Saturday, October 31, 2015
Sunday, October 18, 2015
Cranichis tenuis Reichenbach f. 1865, the population I found in the landslide last year has become larger
Last year I found a few plants of this species growing in nooks and crannies among the rocks of a decades old landslide. In this year blooming season I found many more plants than last year. It seems the conditions at the landslide site has become favorable for the growth of this orchid.
Saturday, October 3, 2015
I saw this Anolis in el Yunque forest. The anolis was in a shady area under the canopy. It kept moving away and hiding which didn't make taking his photos any easier.
A friend, Alberto Alvarez, noticed this mantis had come into one of the Department of Natural and Environmental resources buildings in the forest. We took photos of the insect and after that firmly but in a gentle manner, invited the mantis to leave the inside of the building and return to the forest. We were successful in this. No mantis were harmed during the taking of these photos.
Dichaea hystricina Rchb. f. 1865 found with multiple blooms "in situ" in El Yunque forest, Puerto Rico.
Yesterday I went hiking in El Yunque forest, in the east of the island of Puerto Rico. The weather was outstandingly horrid for macro photography. Wind gusts at times seemed to reach tropical storm strength. At times it was raining, then sunny, then raining again or drizzling or raining lightly and it changed all the time. Then there was fog and 100% humidity. But who says one has to go out to take photos only in nice weather?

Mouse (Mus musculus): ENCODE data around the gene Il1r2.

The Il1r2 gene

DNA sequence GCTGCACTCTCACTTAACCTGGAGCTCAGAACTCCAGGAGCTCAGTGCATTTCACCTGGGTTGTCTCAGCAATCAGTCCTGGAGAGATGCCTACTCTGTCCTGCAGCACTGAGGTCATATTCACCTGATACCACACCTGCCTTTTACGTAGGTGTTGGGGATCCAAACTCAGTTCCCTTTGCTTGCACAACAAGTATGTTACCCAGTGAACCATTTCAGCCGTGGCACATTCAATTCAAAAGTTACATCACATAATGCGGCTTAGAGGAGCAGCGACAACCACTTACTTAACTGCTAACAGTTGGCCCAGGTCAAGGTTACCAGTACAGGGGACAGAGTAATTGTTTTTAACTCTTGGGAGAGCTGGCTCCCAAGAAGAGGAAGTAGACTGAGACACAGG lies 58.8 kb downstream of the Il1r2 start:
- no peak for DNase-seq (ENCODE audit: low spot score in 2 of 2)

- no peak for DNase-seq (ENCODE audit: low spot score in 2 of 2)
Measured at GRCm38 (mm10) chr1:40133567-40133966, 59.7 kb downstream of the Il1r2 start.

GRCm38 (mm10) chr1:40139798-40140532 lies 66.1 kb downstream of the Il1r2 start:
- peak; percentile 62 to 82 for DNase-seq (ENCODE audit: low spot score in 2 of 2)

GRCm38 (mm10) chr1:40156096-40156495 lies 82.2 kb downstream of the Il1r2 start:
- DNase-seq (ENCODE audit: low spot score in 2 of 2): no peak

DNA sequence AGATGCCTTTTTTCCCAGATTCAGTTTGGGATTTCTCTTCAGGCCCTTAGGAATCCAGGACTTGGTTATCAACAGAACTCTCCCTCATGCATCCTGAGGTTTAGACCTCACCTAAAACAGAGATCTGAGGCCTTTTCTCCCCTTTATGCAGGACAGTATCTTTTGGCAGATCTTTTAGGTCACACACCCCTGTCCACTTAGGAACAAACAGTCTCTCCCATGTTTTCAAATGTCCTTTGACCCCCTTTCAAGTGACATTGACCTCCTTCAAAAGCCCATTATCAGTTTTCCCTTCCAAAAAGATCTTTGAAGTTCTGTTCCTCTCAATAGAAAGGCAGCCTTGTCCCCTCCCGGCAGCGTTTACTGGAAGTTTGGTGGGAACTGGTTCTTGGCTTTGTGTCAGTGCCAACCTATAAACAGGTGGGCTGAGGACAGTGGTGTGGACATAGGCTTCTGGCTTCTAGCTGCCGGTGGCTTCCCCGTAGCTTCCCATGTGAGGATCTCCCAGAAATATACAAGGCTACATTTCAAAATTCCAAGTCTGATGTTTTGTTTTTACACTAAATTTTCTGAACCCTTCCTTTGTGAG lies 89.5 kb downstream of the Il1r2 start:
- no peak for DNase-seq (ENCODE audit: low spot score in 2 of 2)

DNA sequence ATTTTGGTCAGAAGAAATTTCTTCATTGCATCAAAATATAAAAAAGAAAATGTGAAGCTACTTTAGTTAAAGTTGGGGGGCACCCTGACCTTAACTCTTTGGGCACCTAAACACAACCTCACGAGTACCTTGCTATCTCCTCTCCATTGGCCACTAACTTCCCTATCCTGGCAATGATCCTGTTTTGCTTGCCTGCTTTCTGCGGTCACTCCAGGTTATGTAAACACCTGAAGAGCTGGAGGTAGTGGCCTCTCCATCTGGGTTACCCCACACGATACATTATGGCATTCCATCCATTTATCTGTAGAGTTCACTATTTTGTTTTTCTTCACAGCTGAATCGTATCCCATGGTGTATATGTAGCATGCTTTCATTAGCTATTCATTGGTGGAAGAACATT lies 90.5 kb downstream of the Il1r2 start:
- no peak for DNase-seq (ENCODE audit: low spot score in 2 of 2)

For years now I had missed the peak blooming of Dichaea, but yesterday I hit the jackpot, I found several plants with flowers. Unfortunately, taking photos of the flowers proved challenging due to the wind gusts and the constant rain. Also I had to change lenses, a nightmarish thing to do under such conditions and only having the tiniest rain coat on. Nevertheless I managed to snap a few acceptable photos.
A thing saddened me, it is clear many of the plants succumbed to the long spell of unusually dry weather earlier in the year. This species was very common near Mount Britton. Now only a fraction of the previous population remains in the area. Other species appear to have fared even worse. I could not find Lepanthes in areas where they were quite common, not even a single plant.
Thursday, October 1, 2015
Tolumnia variegata "in situ" in the Rio Abajo Forest, Puerto Rico, a plant that I have been watching since last year.
I have been watching this plant since last year when I spotted it blooming in September. The plant is growing exposed to full sun in a decaying branch. This year has been hard on this plant, there was a prolonged spell of lower rainfall during what is normally one of the wettest periods of the year. This year's growths are smaller and look yellower and wrinkled in comparison with the relatively larger and plumper growths it had in 2014. The inflorescences are smaller and have fewer flowers. However this year it has produced more inflorescences than in 2014. The branch where this orchid grows is dead and is decaying, it remains to be seen if it will last for another year. It is not uncommon, as one walks thorough the forest after a storm, to find branches broken by the wind. It may be that this will be the fate of this branch. Should this happen I will relocate the plant to another branch in the same tree.